This weekend there was a data hackday at the UK’s NHS Information Centre for Health and Social Care in the centre of Leeds.
There’s a wealth of data on their website , but it was given to us as a mysql database, and we were able to enter remotely. On the first day I poked around the data and had a thought.
I often spend the first part of any hackday wondering what to do, and twiddling thumbs. I find that hackdays become for me a type of busman’s holiday – and this hackday was particularly geographical in nature. Most of the entries had some kind of data on map component. I think that these types of analyses, whilst being very smart and interesting – and may be exactly what the judges are looking for, may not exactly stretch the unexpected or “the hack” in the data.
Fortunately there was plenty of latitude for exploring things laterally. The most interesting dataset was listing the chemicals and drugs each practice spent money on – but I couldn’t find much to do with it. What caught my eye was the dataset listing the names of the doctors surgeries, practices, medical centres. If I think about my neighbourhood I can pass about half a dozen doctors in a very small area. Leeds is well covered (or perhaps just my area is!) . I was reminded of James Joyce’s quote about being unable to cross Dublin without passing a pub. Perhaps the same can be said for Leeds and doctors! The names of the surgeries were also interesting. Names such as:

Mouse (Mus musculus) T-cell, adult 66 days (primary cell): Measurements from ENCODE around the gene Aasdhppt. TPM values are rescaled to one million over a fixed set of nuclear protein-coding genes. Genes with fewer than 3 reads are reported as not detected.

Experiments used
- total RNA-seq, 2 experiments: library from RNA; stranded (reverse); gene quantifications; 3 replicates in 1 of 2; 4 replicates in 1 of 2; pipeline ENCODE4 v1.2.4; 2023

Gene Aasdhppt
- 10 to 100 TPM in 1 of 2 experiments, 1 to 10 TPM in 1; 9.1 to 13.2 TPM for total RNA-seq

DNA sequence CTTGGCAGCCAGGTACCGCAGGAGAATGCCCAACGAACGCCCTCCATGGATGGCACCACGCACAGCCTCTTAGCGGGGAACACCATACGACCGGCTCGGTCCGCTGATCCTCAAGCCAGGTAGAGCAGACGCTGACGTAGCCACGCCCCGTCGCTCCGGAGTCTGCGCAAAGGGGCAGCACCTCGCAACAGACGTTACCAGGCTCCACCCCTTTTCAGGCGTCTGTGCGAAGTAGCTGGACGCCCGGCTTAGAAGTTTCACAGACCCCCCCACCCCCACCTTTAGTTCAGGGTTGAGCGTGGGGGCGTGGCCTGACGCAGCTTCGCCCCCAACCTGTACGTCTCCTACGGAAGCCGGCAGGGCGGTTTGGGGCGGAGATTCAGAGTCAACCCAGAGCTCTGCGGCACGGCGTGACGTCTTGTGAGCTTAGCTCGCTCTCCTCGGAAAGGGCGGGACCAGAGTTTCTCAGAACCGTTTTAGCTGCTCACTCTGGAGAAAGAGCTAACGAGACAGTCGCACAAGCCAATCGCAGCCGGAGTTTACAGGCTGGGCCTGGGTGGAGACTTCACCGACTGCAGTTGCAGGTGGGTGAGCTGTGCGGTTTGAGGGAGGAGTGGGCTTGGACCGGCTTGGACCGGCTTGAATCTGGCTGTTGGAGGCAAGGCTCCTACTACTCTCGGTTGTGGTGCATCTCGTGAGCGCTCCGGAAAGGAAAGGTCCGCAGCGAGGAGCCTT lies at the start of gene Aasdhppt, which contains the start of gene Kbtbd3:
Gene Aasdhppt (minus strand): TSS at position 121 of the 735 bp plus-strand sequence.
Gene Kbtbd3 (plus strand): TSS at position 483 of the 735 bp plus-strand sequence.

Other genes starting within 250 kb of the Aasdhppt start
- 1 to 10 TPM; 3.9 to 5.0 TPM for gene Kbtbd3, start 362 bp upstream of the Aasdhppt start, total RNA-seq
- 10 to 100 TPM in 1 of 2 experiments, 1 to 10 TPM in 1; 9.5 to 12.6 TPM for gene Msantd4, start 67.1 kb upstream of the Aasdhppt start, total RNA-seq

Chapeloak SurgeryThe Avenue SurgeryDr Ca Hicks’ PracticeThe Dekeyser Group Practice
The Highfield Medical Centre
Chapeltown Family Surgery
Wonder if the more “leafy” the name, the more “leafy” the neighbourhood it was in? Perhaps the more grandiose sounding practices had more patients? Perhaps the smaller sounding ones had better patient satisfaction reviews?
At the venue, it appeared that I was the only one to be using Linux on the desktop and so the wifi did not work – so I had a bit over one hour to put something together. Decided to go with the concept of “Leeds is covered” and wanted something showing the labels of the practices over the areas where they were. Filling out the map, so to speak. The hack was called “Tim’s One Hour Data Challenge” and here is the end result: